“They were expected to ‘sleep it off’ like a loyal soldier, and under no circumstances, besmirch the reputation of ‘a good man’ ie: their attacker.”
This wasn’t my first brush with the issue. While my story pales to what I heard from the troops and vets I sat with, I had first-hand experience with sexual harassment, and the difficult choices a person faces afterward.
I wrote about my experience in Comedy, We Have a Problemin 2017. Twenty years earlier, as a first-year television writer, finally working my dream job at 36, I was continually harassed by the star of the show I was writing for. Understand, I was never physically assaulted, and if I were, I could probably have fended off the actor, but when I finally had to report the behavior, it made me feel like a failure. I worked my whole adult life to land this job, and now I was faced with the possibility I’d forever be known as a victim.
But I had to report it. The star had done similar things to other writers and actors, including a 14 year old boy.
Silence is never an option in the face of evil.
Which brings us back to Jim Jordan. As an assistant wrestling coach at The Ohio State University, Jim witnessed a culture where sexual assault — and the “locker room” humor used to mask it — were rampant. An athletic department doctor, by some reports, molested, assaulted or raped more than a thousand student-athletes. Wrestlers, coaches and others said everyone knew about it. Authorities, like Coach Jordan, laughed it off.
When a visiting referee reported an incident in the shower with Doctor Strauss, the man in question, Jordan told him, “Yeah, that’s just Strauss.”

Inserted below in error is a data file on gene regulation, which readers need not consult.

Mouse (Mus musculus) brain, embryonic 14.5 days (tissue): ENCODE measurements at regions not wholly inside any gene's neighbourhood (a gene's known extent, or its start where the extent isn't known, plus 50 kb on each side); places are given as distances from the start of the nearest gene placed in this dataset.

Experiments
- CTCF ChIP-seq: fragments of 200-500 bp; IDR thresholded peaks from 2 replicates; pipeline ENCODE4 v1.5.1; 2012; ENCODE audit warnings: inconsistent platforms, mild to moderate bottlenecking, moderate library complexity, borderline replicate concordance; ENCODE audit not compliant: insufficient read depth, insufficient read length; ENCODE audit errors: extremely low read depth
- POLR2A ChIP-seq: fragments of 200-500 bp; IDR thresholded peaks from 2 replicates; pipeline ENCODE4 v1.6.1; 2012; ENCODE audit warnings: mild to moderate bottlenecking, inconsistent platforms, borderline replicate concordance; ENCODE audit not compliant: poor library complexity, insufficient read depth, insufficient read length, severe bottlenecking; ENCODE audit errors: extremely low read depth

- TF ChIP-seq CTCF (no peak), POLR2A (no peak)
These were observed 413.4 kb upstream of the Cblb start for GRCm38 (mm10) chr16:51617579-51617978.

But that’s not the worst of it. That a young coach on his way up the ranks was afraid to stir things up and make a report, is regrettable. But it might have been forgiven if, as an adult, Congressman Jordan apologized and expressed remorse. Instead, he chose to further victimize his former players, accusing them of lying in order to hurt his political career.
This is the unforgivable part of Jordan’s story. It’s bad enough that adult men, with the courage to reveal they were victims of this humiliating crime, must walk around with the knowledge that strangers know their story. But to compound that by suggesting they’re making it up for some fleeting moment of fame, or to unseat a congressman who has accomplished less than any other sitting Member of the House? That’s a level of cowardice beyond belief.
I’m running for Congress because I witnessed what good a real public servant, like Jackie Speier, can do in the world. I will not pull any punches when comparing my life and qualifications to Congressman Jordan, or my primary opponents.
I don’t fault others who find humor in trolling Jim with the #Gym meme. But I won’t do it myself. There are too many good people in my life who’ve been victims of abusers and authorities like Jordan who cover up their crimes. They deserve to be treated only with the utmost sincerity and understanding. That’s why I’ll never trivialize sexual assault.
Originally posted on Medium. Re-posted with permission.